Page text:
News | Magnetic Resonance Imaging (MRI) | March 20, 2019

Upright MRI scanning is part of Image Guided Atlas Treatment for correcting misalignments at the craniocervical junction

Book Chapter Reports on Fonar Upright MRI for Hydrocephalus Imaging

Rotary misalignment of atlas (C1) and axis (C2). Image courtesy of Scott Rosa, DC, BCAO.

March 20, 2019 — Fonar Corp. reported publication of a chapter where the physician-author-researchers utilized the Fonar Upright Multi-Position MRI (magnetic resonance imaging) system. The title of their chapter is: Craniocervical Junction Syndrome: Anatomy of the Craniocervical and Atlantoaxial Junctions and the Effect of Misalignment on Cerebrospinal Fluid Flow.

The chapter is in a book titled ‘Hydrocephalus - Water on the Brain’ and was published by IntechOpen. The chapter can be found here. The authors are Scott Rosa, DC, BCAO, John W. Baird, M.D., David Harshfield, M.D., and Mahan Chehrenama, M.D.

Rosa said, “The chapter describes how malformations and misalignments of the craniocervical junction (CCJ) can cause a constellation of cerebral and other neurological signs and symptoms collectively called the craniocervical syndrome (CCS). The signs and symptoms of the craniocervical junction syndrome, may be due to mechanical strain causing deformation of dura mater, vasculature and other structures of the cranial vault resulting in irritation of and dysfunction of affected tissues. Deformation of the CCJ may also obstruct blood and CSF flow. Chronic ischemia, edema and hydrocephalus can cause degenerative cascades that can in turn lead to neurodegenerative diseases.”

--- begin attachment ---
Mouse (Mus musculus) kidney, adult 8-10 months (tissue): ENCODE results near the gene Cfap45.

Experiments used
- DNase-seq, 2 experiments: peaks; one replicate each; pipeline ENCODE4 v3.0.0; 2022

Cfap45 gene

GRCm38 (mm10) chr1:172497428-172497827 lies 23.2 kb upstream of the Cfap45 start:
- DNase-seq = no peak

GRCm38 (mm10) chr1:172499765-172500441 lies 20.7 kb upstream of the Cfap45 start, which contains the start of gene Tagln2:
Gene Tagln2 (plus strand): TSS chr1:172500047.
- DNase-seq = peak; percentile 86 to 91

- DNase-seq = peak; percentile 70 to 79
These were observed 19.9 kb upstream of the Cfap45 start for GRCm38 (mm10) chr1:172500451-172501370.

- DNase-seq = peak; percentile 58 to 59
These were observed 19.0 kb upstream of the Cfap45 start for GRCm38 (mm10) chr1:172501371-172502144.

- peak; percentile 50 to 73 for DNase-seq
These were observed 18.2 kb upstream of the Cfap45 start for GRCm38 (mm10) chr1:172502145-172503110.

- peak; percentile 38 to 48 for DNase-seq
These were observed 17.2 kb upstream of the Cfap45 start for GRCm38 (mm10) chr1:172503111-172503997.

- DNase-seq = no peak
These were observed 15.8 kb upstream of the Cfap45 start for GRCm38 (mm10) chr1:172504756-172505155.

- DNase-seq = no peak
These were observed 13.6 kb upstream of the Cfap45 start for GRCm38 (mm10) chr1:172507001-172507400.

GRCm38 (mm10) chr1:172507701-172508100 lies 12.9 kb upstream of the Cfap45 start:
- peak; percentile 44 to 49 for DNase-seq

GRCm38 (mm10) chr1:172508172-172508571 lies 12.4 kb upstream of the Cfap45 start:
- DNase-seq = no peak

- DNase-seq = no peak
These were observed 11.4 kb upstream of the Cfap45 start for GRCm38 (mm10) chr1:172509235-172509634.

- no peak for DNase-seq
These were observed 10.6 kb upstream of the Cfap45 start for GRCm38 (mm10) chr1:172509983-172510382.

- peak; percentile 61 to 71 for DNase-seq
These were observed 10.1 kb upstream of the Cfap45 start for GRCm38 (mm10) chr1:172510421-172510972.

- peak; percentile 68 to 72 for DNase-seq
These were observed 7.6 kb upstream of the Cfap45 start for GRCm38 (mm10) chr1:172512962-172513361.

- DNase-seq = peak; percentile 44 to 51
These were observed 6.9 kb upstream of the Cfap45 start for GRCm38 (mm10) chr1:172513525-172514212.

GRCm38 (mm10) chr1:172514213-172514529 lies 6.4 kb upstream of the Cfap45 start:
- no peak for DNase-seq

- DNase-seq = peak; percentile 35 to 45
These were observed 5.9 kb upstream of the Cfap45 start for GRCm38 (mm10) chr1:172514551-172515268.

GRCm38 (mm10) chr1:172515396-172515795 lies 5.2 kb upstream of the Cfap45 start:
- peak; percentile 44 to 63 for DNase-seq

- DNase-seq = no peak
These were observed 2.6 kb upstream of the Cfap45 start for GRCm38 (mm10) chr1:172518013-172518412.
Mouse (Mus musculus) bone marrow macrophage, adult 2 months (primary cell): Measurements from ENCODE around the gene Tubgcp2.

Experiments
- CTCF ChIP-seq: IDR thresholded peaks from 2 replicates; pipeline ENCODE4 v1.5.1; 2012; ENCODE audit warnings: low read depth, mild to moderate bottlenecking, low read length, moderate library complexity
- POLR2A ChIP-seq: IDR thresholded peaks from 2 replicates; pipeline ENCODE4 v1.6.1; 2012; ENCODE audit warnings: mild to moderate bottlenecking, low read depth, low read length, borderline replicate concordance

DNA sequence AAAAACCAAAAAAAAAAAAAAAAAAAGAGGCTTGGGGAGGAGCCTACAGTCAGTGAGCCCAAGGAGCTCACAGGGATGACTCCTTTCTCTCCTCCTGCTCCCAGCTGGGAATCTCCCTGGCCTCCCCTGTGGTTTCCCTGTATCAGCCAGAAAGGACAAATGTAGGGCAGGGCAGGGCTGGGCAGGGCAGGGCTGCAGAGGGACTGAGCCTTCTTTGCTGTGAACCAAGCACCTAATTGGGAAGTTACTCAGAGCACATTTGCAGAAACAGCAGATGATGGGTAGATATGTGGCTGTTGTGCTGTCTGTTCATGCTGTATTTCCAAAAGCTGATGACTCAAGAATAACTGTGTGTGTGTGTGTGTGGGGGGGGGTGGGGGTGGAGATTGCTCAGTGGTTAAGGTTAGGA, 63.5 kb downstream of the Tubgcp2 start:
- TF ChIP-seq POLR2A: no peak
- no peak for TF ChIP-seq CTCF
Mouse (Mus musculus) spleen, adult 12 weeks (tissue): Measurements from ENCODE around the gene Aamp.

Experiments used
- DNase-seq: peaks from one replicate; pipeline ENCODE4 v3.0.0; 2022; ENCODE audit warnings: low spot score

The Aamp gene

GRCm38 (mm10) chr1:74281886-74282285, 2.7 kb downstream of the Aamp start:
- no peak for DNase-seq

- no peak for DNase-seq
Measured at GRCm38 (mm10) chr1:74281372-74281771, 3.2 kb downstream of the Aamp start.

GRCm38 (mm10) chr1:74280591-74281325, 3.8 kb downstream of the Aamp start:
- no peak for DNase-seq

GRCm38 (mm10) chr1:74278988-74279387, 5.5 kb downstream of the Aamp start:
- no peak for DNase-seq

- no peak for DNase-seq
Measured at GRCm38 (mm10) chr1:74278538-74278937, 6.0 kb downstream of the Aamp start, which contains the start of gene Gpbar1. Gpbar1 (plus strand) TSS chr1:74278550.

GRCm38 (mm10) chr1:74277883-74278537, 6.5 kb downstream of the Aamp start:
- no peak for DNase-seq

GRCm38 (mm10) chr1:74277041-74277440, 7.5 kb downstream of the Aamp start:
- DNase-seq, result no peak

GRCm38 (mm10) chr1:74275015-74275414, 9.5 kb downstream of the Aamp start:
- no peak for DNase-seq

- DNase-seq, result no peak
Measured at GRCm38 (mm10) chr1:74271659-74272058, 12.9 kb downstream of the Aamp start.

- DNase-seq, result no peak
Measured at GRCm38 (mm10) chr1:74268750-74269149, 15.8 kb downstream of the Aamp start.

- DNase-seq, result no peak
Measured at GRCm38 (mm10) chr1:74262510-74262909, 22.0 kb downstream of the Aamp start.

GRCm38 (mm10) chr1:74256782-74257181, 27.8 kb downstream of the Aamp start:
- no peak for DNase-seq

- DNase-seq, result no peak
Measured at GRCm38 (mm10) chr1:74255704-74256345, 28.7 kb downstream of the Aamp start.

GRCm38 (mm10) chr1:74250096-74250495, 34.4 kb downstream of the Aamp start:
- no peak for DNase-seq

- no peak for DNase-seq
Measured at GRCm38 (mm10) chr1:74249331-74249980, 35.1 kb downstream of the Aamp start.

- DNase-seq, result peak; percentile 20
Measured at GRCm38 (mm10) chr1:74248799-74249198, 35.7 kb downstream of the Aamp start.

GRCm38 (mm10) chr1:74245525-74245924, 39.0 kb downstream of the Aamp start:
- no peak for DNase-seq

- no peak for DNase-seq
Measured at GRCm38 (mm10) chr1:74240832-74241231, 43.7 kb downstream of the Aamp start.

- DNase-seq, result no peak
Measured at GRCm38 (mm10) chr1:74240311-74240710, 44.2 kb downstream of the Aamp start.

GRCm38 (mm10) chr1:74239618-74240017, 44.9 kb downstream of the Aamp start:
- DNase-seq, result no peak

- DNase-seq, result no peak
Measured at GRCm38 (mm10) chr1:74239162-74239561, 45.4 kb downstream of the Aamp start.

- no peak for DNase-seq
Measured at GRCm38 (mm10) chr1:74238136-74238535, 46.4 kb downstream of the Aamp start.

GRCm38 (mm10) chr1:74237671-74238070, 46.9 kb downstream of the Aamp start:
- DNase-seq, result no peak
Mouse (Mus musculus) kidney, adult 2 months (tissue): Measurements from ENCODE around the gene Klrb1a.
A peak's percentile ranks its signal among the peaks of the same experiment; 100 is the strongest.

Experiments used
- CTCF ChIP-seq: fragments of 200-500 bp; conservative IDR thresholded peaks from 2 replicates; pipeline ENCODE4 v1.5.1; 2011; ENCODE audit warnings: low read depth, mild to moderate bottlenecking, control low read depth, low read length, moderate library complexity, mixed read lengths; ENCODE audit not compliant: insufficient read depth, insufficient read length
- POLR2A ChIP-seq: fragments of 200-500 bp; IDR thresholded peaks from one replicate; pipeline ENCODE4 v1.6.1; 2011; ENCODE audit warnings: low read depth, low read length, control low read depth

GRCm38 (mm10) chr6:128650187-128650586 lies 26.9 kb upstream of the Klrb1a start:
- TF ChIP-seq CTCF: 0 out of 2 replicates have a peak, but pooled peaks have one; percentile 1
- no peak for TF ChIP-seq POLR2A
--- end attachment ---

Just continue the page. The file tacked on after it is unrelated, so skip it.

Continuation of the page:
Rosa has developed a patented method to restore cerebrospinal integrity by correcting misalignments at the craniocervical junction (CCJ). The method is called Image Guided Atlas Treatment (IGAT). He says that the Fonar Upright MRI and its imaging sequences are a critical part of the IGAT methodology in correcting the misalignments found at the CCJ. This is because only the Fonar Upright MRI can visualize the CCJ in the upright, fully weight-loaded position, necessary for detecting fully distended cerebellar tonsillar ectopia and CSF flow impeding vertebral malalignments.

In the future, continued understanding of the CCS may plausibly have a significant impact on the genesis and treatments of the many neurodegenerative diseases that plague mankind. These include multiple sclerosis, amyotrophic lateral sclerosis (Lou Gehrig’s Disease), Alzheimer’s, Parkinson’s and additionally the non neuro-degenerative diseases childhood autism, birth injury and cerebral palsy.

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